Scotland’s Gender Policy Has Created a Political and Constitutional Crisis

Demonstrators take part in the Let Women Speak rally in George Square, Glasgow, in support of the U.K. Government's use of a Section 35 order to block Scotland's recent Gender Recognition Reform Bill. (Photo by Jane Barlow/PA Images via Getty Images.)

Editor’s Update: Nicola Sturgeon announced Wednesday that she would be resigning as first minister of Scotland. The surprise move comes amid controversy over Scotland’s gender policy, though she denies the decision is tied to “a reaction to short-term pressures.” Below, contributor Oliver Rhodes explains the controversy that consumed her final weeks in office.

When a convicted rapist was sent to Scotland’s only women-exclusive prison last month, First Minister Nicola Sturgeon faced public outcry.

Isla Bryson was arrested and brought to trial last year as Adam Graham, a biological male, following the rape of two women Bryson had met online. Scotland adopted a policy in 2014 allowing prisoners to be housed according to their preferred gender, and during the trial Bryson identified as a woman. Upon being convicted, Bryson was briefly—and temporarily—transferred to the women’s prison while awaiting sentencing.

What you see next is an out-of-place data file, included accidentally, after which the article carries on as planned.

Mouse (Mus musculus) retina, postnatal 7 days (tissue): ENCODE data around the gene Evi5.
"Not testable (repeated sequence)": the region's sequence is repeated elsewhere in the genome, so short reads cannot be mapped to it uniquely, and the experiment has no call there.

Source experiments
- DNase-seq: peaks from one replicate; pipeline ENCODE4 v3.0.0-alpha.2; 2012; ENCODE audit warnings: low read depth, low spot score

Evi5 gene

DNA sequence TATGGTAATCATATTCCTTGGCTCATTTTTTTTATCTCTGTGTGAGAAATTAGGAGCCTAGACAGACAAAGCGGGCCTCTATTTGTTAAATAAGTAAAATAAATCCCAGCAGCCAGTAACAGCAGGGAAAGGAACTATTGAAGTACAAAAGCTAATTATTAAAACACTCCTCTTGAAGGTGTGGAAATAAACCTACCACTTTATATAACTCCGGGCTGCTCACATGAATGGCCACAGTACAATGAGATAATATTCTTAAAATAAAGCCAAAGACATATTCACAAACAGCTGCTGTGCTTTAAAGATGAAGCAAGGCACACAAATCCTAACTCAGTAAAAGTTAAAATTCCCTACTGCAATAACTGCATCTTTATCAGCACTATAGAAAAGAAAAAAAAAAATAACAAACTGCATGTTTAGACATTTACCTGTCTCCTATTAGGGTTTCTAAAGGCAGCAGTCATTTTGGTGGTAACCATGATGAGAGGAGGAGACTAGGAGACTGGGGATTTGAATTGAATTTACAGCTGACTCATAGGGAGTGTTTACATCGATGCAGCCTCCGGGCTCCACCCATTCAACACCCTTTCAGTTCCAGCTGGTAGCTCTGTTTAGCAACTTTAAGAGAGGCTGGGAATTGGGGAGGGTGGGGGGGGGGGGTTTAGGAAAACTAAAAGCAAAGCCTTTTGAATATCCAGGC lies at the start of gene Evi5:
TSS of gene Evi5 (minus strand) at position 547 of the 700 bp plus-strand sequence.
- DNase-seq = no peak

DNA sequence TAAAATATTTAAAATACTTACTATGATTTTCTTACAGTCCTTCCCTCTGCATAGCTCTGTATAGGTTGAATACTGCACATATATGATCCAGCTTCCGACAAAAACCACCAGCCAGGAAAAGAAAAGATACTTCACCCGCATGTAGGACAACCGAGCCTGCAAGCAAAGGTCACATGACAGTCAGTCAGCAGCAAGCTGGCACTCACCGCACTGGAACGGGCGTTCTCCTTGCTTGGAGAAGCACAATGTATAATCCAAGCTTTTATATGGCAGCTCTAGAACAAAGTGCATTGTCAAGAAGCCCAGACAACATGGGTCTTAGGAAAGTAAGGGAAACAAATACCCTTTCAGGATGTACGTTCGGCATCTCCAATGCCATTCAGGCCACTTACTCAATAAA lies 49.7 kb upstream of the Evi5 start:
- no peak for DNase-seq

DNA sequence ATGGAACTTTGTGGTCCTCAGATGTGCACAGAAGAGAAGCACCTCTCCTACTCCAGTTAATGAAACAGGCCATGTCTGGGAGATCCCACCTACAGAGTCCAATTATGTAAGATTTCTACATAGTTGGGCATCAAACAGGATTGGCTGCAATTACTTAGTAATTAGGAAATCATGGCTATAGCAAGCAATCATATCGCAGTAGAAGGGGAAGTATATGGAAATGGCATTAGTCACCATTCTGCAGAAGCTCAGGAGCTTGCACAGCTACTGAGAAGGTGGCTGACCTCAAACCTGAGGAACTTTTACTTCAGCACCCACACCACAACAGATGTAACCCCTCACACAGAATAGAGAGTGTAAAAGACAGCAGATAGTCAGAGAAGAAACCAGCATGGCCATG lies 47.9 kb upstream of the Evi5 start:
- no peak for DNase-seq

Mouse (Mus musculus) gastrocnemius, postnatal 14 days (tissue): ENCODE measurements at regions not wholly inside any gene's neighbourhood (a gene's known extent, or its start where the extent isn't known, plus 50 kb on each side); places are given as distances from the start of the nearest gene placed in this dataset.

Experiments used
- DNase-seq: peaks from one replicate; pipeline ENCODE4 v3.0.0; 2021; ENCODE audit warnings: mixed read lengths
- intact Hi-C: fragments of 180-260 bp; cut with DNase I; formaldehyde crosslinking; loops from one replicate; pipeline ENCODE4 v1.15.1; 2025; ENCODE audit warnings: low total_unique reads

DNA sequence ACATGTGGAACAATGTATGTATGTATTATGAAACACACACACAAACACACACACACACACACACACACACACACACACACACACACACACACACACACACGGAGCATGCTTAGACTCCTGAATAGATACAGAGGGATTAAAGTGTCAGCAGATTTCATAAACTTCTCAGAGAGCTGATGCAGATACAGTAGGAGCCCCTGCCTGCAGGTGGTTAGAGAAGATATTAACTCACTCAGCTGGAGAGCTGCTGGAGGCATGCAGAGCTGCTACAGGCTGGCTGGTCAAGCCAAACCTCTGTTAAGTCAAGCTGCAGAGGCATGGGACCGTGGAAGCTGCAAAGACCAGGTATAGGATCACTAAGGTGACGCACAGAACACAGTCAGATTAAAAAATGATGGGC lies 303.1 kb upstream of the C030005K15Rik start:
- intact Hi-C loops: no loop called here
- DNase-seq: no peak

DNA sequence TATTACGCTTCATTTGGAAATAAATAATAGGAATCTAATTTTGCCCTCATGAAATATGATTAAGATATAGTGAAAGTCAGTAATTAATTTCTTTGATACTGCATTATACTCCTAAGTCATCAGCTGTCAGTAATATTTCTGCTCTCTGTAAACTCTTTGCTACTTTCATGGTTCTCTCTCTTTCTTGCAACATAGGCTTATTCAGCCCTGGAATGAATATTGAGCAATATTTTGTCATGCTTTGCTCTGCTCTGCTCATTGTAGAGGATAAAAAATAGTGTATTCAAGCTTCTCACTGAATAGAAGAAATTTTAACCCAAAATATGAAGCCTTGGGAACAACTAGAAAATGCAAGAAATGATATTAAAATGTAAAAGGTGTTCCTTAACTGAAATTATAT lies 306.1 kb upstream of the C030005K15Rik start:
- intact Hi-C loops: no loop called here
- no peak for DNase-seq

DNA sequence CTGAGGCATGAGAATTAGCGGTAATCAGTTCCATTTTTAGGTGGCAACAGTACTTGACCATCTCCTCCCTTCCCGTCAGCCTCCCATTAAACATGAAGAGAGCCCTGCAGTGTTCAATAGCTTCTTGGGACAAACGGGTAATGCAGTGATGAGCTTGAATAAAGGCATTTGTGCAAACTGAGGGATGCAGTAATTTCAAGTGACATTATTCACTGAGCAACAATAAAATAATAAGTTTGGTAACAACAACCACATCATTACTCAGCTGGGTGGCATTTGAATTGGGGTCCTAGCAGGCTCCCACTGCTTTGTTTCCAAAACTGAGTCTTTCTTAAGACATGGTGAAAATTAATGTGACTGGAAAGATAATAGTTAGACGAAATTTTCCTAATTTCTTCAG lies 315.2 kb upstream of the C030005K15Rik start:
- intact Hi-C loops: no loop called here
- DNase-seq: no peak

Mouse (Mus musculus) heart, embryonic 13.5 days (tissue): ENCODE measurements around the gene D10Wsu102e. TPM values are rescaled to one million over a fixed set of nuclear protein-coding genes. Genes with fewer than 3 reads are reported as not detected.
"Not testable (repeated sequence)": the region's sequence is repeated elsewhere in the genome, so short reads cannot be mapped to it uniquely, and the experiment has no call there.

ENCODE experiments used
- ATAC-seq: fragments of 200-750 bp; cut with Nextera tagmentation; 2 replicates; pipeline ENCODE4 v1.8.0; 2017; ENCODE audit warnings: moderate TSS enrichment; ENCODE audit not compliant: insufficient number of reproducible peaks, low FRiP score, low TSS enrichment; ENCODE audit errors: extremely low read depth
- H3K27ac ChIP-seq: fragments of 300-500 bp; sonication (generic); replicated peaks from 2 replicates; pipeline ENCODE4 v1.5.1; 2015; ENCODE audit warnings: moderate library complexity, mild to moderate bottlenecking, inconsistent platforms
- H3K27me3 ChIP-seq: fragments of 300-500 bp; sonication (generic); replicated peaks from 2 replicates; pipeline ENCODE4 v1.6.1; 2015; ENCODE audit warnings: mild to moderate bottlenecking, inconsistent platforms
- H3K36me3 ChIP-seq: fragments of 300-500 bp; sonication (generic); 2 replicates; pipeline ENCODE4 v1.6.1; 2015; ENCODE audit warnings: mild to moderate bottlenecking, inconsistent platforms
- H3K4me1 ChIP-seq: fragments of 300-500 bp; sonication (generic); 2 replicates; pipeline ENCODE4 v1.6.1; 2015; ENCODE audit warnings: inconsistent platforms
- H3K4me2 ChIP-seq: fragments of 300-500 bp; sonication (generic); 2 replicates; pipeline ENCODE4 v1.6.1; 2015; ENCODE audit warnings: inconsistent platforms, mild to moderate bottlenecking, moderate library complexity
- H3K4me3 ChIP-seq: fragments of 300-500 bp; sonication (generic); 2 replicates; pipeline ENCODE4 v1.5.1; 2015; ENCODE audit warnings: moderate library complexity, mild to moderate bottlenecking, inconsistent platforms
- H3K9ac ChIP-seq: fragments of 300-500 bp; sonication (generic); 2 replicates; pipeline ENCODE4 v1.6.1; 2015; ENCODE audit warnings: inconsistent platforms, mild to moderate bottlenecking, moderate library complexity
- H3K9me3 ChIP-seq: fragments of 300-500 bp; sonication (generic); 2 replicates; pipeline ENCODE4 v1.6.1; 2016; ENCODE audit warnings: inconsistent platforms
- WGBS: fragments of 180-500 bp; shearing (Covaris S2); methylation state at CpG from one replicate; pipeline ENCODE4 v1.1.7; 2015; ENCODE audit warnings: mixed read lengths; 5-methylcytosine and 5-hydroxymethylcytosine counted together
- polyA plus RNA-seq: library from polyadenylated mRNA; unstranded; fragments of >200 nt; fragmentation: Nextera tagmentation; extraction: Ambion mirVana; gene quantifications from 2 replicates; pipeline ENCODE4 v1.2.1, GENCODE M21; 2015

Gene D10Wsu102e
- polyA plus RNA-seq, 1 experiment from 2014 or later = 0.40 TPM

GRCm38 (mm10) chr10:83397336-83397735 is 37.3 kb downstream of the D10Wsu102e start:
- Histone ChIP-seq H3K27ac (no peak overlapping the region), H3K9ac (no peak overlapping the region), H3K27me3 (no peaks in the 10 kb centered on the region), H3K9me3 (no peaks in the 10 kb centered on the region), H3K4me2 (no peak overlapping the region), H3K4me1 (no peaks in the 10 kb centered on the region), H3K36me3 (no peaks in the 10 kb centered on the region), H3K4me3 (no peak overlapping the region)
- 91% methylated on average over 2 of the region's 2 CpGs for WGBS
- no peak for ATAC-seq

The story has set the Scottish government’s gender policy into tailspin, the fiasco coming just days after the U.K. government blocked the passage of a controversial new bill that would have allowed individuals to change their gender without a medical diagnosis of gender dysphoria. Now, long simmering social tensions over the meaning of sex have ignited a new political and constitutional crisis on both sides of the border.

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